Is e-filing a much better way to record your taxes?
Americans and the IRS may not agree about everything, but they are largely on the same page in regards to e-filing individual income tax returns.
The majority of individual income tax returns filed to the IRS are e-filed. E-filing is a favorite because it’s a win-win for taxpayers and the IRS.
And in return, you could find any refund you’re owed quicker, especially in the event that you have it directly deposited into your bank account.
However, what about security? And can electronic filing really provide you access to all the forms that you may need if you have a complex tax situation? Are there situations when you can not e-file? Let us look at the advantages of e-filing, and whether it may be the best filing option for your needs.
If you are Considering e-filing, some of the advantages include:
- Quick confirmation your forms have been received: The IRS will affirm a tax filing has been received within 24 hours of digital submission. For paper filers, the IRS doesn’t send any acknowledgment that your forms have arrived .
Timely refunds: When you submit a paper filing, it may take six to eight weeks to be given a tax refund. With e-filing, you are going to receive your money in three weeks or not. Choosing direct deposit can also accelerate the refund process.
Reduced likelihood of mistakes: In accordance with the IRS, there’s around a 1% error rate on e-filed yields, compared with a 20% rate of mistakes on paper filings. The IRS also provides more information on issues discovered on e-filed returns compared with paper yields.
Simple payment procedure: If you owe the IRS money, it is simpler to pay at your advantage if you e-file. You can submit returns early and pay afterwards if necessary, as long as you pay by the April 15 filing deadline. And you can schedule electronic funds transfers to easily send the IRS what you owe on a date of your choosing again, as long as the IRS receives your payment by Tax Day. You also have the option to pay your balance by making use of the IRS Immediate pay service from your checking or savings accounts, filing a credit card through a payment processor for a fee, or paying by check or money order.
Digital storage of taxation information: Submitting returns electronically implies there is an electronic copy of your tax records. If something happens to your paperwork, then you will have an electronic backup.
The good news: Most taxpayers do opt to e-file and find those advantages — and the practice of doing this is simple.
You have four options for filing an electronically filed tax return to the IRS.
- Use IRS Free File: If your adjusted gross income is $72,000 or less you could be able to use the IRS Free File program.
- Free File Fillable Forms — If your income is over $72,000 and you’re comfortable doing your taxes without any assistance, you can use Free File Fillable Forms from the IRS. The types do the math for you and provide basic advice. You can only do your federal return with these kinds.
- Use an online tax preparation tax or service applications: Tax prep software and online filing services are alternatives. These options are an easy way to finish and e-file your forms. Some software providers charge for their apps, Some are free. The software asks you simple questions about your life and financing to steer you through the completion of your forms.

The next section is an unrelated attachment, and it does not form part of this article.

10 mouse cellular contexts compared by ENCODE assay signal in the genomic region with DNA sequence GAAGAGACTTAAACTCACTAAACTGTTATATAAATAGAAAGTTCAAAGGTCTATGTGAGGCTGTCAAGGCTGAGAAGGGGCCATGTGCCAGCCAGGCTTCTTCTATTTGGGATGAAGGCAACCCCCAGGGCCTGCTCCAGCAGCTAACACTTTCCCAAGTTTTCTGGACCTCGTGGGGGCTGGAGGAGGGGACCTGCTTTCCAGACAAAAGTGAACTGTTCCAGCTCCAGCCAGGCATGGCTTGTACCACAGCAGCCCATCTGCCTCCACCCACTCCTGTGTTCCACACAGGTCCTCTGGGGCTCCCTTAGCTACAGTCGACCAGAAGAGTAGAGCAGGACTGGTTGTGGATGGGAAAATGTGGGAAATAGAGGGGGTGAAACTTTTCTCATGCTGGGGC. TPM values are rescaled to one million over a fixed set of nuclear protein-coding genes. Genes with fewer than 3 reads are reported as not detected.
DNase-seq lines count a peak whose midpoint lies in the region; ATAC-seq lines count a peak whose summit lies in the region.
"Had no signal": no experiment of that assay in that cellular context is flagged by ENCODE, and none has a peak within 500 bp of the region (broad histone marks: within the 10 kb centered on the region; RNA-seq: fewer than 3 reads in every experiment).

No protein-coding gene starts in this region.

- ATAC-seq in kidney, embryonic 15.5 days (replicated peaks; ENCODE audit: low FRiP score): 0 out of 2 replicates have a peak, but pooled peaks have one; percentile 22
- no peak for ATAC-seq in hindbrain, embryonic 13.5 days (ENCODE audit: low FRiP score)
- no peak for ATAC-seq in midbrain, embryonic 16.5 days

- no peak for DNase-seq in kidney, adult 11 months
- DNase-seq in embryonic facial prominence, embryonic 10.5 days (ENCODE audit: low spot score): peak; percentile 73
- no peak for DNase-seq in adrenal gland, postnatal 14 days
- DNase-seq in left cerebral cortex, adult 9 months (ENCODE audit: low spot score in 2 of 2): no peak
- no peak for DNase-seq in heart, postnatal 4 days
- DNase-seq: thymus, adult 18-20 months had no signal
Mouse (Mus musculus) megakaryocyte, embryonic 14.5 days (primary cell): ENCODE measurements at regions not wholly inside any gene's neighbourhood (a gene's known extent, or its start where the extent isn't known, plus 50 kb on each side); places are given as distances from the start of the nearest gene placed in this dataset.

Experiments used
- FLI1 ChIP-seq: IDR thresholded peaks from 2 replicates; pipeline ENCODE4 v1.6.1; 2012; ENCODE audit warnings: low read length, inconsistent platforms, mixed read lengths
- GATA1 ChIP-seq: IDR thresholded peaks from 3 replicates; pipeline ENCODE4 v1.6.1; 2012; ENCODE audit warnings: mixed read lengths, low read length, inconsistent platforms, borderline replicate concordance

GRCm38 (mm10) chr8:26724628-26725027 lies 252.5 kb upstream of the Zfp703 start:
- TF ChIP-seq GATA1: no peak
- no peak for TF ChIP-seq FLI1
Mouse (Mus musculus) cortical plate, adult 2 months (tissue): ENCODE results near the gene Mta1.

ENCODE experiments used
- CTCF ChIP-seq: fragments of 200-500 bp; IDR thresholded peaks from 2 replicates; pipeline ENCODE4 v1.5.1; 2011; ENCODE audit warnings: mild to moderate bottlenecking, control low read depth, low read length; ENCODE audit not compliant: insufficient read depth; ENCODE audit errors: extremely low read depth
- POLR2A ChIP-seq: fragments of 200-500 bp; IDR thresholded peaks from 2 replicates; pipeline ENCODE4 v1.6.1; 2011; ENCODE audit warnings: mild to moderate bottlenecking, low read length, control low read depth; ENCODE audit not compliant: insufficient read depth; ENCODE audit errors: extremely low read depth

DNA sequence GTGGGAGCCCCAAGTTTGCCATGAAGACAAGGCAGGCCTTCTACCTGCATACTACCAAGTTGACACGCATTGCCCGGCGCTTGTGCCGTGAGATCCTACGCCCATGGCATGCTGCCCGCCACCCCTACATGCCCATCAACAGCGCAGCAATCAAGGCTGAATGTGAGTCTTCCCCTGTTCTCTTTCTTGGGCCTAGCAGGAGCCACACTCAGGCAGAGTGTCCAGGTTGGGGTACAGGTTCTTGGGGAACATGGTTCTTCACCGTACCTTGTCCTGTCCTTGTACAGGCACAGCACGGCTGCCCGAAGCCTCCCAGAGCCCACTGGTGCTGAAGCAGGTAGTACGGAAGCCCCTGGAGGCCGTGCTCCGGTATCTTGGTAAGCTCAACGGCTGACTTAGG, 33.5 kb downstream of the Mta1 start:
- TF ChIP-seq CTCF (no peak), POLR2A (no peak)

- Get complimentary, in-person tax aid: In most states, you can find volunteers to help prepare and e-file yields. However, eligibility for free help is typically limited based on income, and a few providers appeal to particular demographic groups. The IRS maintains a record of licensed providers, but be aware this alternative is likely to be the most costly one.
Employing online tax preparation software is far and away the preferred approach of the majority of taxpayers. Actually, the IRS says it expected over four in five tax returns to be submitted through tax return prep software.
Is e-filing really stable?
While e-filing is convenient, you may be worried about safety — particularly with so many data breaches. But experts agree that this is not a problem that should dissuade you from e-filing.
“In actuality, it can be more secure than paper filing since you’re sending your personal information through an encrypted network as opposed to exposing your information in the email.”
Dennis Chow, vice president of data security at SCIS Security, explains that the IRS has put security measures in place to keep your data secure. “Trainers normally use IRS specific APIs that require ab sessions,” Chow says. “All of this is routed over TLS encrypted connections”
It’s very important to employ a trustworthy service to assist you record your taxes. Chow advises to not e-file on a computer or use an internet connection that isn’t private.
For most taxpayers, it makes sense to e-file a yield because it’s the most convenient way to file your tax information to the IRS and it allows for timely refunds and easy payment options. Just make sure that you use tax planning software from a trusted source, so you can ensure the information you provide to transmit to the IRS is going to be kept secure.